All the Kinds of Tape

Space Tape

Electrical tape, masking tape.
Double-stick tape.
Duct tape. Adhesive tape. Clear tape. Packing tape. Strapping tape.
Marine grade vinyl tape. Self-adhesive tape.
Sandwich tape. Cake tape. Sushi tape. Flower tape. Rehab Tape.
Creepy Tape.
Hair Tape, that makes the up-do you envision stick together.
Stop Texting Me Tape.
Special treasure tape.
Endangered species tape.
Hard to articulate ideas tape.
Tape that holds people together. 
Tape that keeps your pants up. 
Tape that holds ideas together.
Tape that tells good jokes.
Tape that keeps the old dog from dying.
Tape that makes this easier to read.
Tape for re-sealing the yogurt container because you changed your mind.
Tape that changes the weather.
Tape that keeps pollutants out of the drinking water.
Second Chance Tape.
Tape that reminds people that Thomas Jefferson was a slave owner.
Tape that plays your favorite song when you really need to hear your favorite song.
Jewelry tape.
Resume tape (makes your random life experiences seem like there is a point!).
Tape for making outfits match even though they don’t really match.
Tape that inserts this story:
The next day, I gave the Bacon Provider a ride to his appointment, and went back to the closed fabric store for a second time.
They were closed again.
The sign said they should be open, but the door was locked, and the lights were off. I sat down on a bench on the corner and considered my options.
I heard a slight noise and a dark blur dashing into the store.
Rising and walking to the threshold, I peered in: dark with the door now wide open. The tiny fabric shop had shelves stuffed full of fabric bolts, and an uneven fence of upholstery fabrics, on rolls, all the way around the shop.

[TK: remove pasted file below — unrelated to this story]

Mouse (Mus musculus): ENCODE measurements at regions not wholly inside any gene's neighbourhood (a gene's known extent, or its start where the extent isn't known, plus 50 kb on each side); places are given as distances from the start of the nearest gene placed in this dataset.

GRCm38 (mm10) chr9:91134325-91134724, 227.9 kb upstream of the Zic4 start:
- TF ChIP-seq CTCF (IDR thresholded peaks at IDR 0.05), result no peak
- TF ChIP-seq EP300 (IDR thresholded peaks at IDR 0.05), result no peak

I stepped in hesitantly. One fluorescent light flickered to life, and then another. I kept my eyes in an active scan of the topmost shelves, where I saw a variety of charming modern cotton fabrics. There was barely room to snake through the store and see everything and turn around without toppling over the long bolts. I stumbled over a set of drawers containing buttons. Another bank of lights came on.
Behind the counter, a woman made a phone call, inquiring about the possibility of getting more indigo batiks. “We could sell a lot of those,” she said into the phone, repeating it a couple of times. “Everybody’s looking for indigo batiks.”
I considered; I would be interested in some indigo batiks. My mother really liked them, too.
The woman in the shop had long black hair, scattered with white threads of gray, and eyebrows, drawn on, in two straight lines. I busied myself at the sale shelf, beginning to fret about the duration of my paid parking out front. I found a Japanese import, navy with small gray rabbits, and a bolt end that was promising, and carried my armload to the cutting table.
I had her attention, and described the yardages I wanted.
Suddenly there was another woman, exactly the same as the first, the same black hair with white threads of gray. Same drawn on eyebrows, in two straight lines. Did she walk in behind me? Materialize behind the counter? Emerge from under the table? There were two of them, a matched set. They cut at the same time, with two pairs of matching, very-sharp scissors, half-way across the width of the bolt in a fluid motion ending with a snip, and then turning it over and repeating. Synchronized.